Friday, November 13, 2020

Divine Counsel

The concept of the divine counsel is an interesting one to consider. On one hand, there are various conceptions of God as a non-corporal entity; on the other hand, Christianity and Islam generally conceive of God in human terms, with Jesus or Mohammed being interpreted as either a prophet or son of god. In all cases however, it seems that religion serves two basic functions: firstly to provide answers for questions which cannot otherwise be answered by rational means; secondly to act as a source of morality.

Looking at the first function, it seems that religion provides answers to questions which are otherwise not knowable by human beings. This is a positive function and offers something of value to people seeking comfort or hope in difficult times.

Looking at the second function, it seems that religion acts as a source of morality. It is true that religious people often have a strong sense of morality which comes from their faith; but this is not always so. There are many cases in history where an immoral individual will hide behind his religious belief to try and justify his immoral actions.

In conclusion, I would say that religion is both positive and negative in its effects. It clearly has the potential to do a lot of good but also provides justification for acts which are against morality.

In order to understand 'divine counsel', you need to first know about the concept of God. It is a very interesting thing, for it is quite strange and mysterious in nature. A good way of thinking about it, at least as far as I can tell from my own experience within human society, would be to think about what happens when there's a big problem that humans cannot solve themselves.

When there's a big problem that needs solving, humans sometimes ask God for help. I think this is because they know deep down inside that human society is not perfect and cannot solve every problem on its own. They therefore call upon the power of something bigger than themselves to help them out.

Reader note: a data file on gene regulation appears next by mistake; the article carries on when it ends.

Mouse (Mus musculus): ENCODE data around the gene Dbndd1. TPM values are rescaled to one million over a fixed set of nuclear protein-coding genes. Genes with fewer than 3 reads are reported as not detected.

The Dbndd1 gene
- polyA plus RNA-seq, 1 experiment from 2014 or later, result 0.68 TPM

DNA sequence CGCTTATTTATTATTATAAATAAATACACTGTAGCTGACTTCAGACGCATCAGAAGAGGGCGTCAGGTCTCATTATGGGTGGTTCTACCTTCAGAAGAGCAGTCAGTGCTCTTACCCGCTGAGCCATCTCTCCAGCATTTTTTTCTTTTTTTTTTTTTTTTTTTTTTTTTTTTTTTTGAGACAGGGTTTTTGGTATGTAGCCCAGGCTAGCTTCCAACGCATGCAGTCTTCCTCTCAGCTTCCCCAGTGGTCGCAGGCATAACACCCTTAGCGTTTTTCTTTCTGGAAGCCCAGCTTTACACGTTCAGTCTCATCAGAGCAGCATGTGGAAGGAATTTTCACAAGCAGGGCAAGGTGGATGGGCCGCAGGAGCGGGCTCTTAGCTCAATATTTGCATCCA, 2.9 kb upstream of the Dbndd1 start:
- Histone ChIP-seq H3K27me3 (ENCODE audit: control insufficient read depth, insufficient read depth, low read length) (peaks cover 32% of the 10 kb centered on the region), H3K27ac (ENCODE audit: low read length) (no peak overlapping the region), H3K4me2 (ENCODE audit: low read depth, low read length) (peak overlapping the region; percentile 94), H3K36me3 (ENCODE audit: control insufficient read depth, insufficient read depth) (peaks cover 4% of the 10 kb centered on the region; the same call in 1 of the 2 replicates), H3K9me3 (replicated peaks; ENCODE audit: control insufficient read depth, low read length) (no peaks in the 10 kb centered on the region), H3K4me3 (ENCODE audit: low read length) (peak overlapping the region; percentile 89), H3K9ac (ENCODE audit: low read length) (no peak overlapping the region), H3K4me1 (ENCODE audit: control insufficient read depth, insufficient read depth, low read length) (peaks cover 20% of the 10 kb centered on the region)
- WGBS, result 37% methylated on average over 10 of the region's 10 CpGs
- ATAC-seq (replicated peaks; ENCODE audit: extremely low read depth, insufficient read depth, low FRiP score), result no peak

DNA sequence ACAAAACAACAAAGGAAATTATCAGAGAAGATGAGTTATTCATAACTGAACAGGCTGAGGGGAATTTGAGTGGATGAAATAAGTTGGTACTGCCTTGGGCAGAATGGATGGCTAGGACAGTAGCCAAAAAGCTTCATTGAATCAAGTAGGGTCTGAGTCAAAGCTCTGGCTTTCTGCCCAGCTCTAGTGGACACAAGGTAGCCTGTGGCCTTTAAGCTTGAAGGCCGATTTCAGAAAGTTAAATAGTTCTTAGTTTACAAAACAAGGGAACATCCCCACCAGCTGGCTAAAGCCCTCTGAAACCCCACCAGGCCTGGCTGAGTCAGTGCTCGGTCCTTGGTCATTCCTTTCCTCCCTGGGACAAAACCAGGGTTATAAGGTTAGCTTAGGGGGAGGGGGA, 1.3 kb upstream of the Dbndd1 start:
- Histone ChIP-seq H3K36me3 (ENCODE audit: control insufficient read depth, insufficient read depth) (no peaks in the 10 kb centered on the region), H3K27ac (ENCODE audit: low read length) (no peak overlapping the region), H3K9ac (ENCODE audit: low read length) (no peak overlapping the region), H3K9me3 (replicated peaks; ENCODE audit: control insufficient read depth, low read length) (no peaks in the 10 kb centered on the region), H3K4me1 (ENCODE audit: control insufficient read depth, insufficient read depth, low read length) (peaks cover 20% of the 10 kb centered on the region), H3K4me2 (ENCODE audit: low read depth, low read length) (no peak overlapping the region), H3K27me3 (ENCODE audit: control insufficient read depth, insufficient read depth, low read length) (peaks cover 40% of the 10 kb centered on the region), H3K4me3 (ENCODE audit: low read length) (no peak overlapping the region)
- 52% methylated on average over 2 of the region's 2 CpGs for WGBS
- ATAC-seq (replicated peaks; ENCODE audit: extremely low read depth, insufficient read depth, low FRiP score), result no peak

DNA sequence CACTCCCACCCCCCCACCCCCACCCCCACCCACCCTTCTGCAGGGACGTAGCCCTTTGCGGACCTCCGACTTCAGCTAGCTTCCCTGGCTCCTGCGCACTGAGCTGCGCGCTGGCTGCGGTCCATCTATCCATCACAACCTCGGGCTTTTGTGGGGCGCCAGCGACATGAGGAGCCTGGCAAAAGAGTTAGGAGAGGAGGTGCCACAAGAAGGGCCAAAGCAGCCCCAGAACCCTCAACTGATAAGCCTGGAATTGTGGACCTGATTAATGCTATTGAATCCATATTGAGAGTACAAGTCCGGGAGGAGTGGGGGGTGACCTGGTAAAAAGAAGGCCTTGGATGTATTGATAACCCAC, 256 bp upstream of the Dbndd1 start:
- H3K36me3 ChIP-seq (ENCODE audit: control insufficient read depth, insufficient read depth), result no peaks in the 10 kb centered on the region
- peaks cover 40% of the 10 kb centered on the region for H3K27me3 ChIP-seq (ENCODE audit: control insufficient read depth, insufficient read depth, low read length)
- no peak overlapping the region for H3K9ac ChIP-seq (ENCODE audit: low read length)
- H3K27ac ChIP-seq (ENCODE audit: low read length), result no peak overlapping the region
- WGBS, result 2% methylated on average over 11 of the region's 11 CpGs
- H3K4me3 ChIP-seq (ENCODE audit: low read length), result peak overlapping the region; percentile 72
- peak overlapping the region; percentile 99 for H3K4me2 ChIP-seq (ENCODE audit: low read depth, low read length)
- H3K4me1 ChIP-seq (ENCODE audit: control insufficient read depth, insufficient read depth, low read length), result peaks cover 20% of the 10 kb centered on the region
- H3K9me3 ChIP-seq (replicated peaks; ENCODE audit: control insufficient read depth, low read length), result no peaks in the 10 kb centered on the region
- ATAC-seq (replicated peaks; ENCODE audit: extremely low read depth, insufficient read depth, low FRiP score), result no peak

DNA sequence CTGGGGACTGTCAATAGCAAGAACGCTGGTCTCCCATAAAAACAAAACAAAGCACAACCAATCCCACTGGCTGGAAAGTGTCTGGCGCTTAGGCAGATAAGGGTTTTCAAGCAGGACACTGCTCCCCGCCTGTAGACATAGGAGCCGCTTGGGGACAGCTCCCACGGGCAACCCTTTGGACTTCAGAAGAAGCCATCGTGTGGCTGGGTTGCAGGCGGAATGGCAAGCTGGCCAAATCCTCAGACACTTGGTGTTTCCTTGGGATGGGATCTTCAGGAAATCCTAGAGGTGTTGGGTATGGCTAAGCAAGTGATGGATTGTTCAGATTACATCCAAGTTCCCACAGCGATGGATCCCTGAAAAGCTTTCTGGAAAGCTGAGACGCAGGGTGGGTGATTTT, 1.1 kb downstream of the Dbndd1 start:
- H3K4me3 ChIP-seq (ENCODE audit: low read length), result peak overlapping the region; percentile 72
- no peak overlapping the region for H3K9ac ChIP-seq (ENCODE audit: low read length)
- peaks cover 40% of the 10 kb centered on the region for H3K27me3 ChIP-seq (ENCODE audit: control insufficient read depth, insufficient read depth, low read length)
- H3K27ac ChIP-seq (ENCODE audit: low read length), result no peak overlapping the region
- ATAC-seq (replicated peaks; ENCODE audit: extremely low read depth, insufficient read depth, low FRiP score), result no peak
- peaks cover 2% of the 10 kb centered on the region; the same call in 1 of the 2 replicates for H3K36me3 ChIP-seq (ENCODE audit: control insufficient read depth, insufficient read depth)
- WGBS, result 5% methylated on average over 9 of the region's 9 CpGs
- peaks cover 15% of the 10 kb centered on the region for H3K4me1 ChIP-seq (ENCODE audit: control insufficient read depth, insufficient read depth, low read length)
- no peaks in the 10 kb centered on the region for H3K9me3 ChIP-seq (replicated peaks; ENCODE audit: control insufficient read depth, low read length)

This is interesting to think about because it raises a number of questions. Firstly, how does one even know that God exists? Even if you believe in God yourself, which I do not find surprising given the nature of human society and its apparent failings, this belief can only be based upon your own personal experiences. If you have never seen or heard evidence for God's existence then it would make sense for you to conclude that he doesn't exist.

Secondly, how does God know what to do? If humans are so smart then why don't they just solve their own problems themselves and get rid of the need for this 'divine counsel'? After all, it seems like God is only helping them out because he's too busy or something. They could probably send him a text message instead.

Thirdly, where does God actually get his power from? What is the source of this power?

I think that you can see from these questions why it is important to understand God properly in order to fully grasp the concept of 'divine counsel'. I will now try and explain what I think about this.